Sale: 381 / Post War / Contemporary Art, June 04. 2011 in Munich Lot 218

 
Bernhard Heisig - Die Seeräuberjenny


218
Bernhard Heisig
Die Seeräuberjenny, 1996.
Oil on canvas
Estimate:
€ 20,000 / $ 20,000
Sold:
€ 35,380 / $ 35.380

(incl. 22% surcharge)
Oil on canvas
Signed and dated lower left. 80 x 60 cm (31,4 x 23,6 in)

PROVENANCE: Private collection Southern Germany.

Bernhard Heisig was born the son of a painter in Breslau in 1925, in 1941, following first art lessons taken with his father, he began to study commercial art at the Breslau Master School. However, a little later he decided to volunteer in World War II. In 1945 he was relased disabled from Russian war captivity. Finally, in 1948, he continued his studies at the Leipzig School of Arts and Crafts and one year later at the Leipzig Academy of Graphic Art and Book Art. In 1961 he was appointed professor at this school. A few years later he was awarded the gold medal at the International Book Art Exhibition in Leipzig for his illustrations of Berthold Brecht‘s " Mother Courage and Her Children". In 1973 the artist had his first big one-man show in the ‘Gemäldegalerie Neuer Meister’, Dresden, and in the ‘Museum der bildenden Künste’, Leipzig. Four years later Heising was one of the few GDR artists top participate in the "documenta 6" in Kassel. In the following West German museums acquired works by Bernhard Heising. In 1989 the ‘Berlinische Galerie’ and the Martin-Gropius-Bau, Berlin, organized a first comprehensive Bernhard Heisig retrospective, which was also shown in the ‘Rheinische Landesmuseum, Bonn, as well as in the ‘Bayrische Staatsgemäldesammlungen’ and in the Munich ‘Haus der Kunst’.

The figure Pirate Jenny from Berthold Brecht‘s Threepenny Opera is one of the main motifs in the work of Heisig. She was first depicted in the painting "Neues vom Turmbau" from 1977. Several versions of this socio-critical theme were made over the following years, of which one is in possession of the Sprengel Museum in Hanover. Heisig also titled them "Traum eines Küchenmädchens" (A Scullery-Maid’s Dream) at a later point. In Brecht‘s Threepenny Opera, which premiered in Berlin in 1928 and was one of the most successful German plays of the 20\up5 th century, the scullery-maid in the ballad of "Pirate Jenny" dreams of being a pirate, in order to be able to be the judge of a society, whose victim she is:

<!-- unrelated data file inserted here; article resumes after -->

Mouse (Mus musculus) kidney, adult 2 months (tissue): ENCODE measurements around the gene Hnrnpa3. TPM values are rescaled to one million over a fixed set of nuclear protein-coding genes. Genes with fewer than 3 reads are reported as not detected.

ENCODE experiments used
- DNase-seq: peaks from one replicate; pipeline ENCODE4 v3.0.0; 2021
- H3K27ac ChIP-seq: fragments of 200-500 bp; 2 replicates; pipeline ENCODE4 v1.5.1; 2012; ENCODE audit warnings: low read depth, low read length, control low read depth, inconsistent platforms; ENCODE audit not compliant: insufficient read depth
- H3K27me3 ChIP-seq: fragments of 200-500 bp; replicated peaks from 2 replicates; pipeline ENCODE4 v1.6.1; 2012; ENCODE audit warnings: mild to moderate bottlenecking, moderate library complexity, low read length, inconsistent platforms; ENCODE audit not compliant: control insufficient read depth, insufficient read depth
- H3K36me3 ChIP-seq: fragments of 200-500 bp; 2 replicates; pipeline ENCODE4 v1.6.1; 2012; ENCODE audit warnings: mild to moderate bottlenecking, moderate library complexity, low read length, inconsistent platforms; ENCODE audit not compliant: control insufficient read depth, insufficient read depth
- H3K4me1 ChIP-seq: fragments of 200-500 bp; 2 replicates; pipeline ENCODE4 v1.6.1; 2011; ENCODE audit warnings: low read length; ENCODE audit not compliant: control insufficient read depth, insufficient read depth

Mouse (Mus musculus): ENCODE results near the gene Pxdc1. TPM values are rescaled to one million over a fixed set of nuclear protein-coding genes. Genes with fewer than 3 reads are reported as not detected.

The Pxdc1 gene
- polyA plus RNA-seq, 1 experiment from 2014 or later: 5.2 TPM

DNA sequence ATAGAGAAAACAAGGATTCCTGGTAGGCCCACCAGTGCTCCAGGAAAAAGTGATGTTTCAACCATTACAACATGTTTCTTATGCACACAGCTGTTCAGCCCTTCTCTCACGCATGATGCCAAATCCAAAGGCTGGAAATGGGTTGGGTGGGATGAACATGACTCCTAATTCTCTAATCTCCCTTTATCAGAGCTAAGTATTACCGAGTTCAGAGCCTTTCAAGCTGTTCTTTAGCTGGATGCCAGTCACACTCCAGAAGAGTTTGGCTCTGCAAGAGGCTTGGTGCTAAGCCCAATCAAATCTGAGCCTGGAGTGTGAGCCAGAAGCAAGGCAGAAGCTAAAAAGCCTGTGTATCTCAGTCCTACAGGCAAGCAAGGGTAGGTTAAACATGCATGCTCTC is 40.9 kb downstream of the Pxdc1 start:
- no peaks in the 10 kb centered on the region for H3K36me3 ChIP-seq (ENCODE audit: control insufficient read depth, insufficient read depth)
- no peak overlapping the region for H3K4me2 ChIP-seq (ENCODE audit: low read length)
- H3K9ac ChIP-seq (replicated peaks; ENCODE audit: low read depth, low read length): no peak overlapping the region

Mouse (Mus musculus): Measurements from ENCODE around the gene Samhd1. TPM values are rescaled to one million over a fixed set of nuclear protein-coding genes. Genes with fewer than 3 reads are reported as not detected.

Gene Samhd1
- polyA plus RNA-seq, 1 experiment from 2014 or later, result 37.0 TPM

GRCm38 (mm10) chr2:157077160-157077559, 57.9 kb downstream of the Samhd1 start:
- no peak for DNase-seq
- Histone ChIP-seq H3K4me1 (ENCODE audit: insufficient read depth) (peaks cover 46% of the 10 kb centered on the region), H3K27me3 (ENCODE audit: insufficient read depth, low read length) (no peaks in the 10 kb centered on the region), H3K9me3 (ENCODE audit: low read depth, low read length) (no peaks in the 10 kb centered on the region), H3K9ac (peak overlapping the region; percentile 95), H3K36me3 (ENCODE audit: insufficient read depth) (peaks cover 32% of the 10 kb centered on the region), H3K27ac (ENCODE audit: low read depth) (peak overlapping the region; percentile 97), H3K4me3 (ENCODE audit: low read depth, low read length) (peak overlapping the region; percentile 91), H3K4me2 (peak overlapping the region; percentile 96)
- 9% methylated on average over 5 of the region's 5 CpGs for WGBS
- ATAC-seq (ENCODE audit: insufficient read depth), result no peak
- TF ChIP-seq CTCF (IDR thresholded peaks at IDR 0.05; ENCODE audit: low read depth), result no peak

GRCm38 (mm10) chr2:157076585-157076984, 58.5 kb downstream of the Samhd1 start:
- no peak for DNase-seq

By noontime the dock Is a-swarmin' with men / Comin' out from the ghostly freighter / They move in the shadows / Where no one can see/And they're chainin' up people / And they're bringin' em to me / Askin' me, "Kill them NOW, or LATER?" /
Askin' ME!" Kill them now, or later?" / Noon by the clock / And so still at the dock / You can hear a foghorn miles away / And in that quiet of death /
I'll say, "Right now. Right now!".
From the snarl of colors, applied in an easy stroke of the brush, Heisig lets the lascivously triumphant maid rise with a wide open red mouth in a terrifying immediacy.

A large retrospective was shown on occasion of his 80\up5 th birthday in Leipzig, Berlin, Düsseldorf and his birthtown Wroclaw. Bernhard Heisig, along with Werner Tübke and Wolfgang Mattheuer, counts among the protagonists of the Leipzig School and the most important representatives of GDR art. [JS].




218
Bernhard Heisig
Die Seeräuberjenny, 1996.
Oil on canvas
Estimate:
€ 20,000 / $ 20,000
Sold:
€ 35,380 / $ 35.380

(incl. 22% surcharge)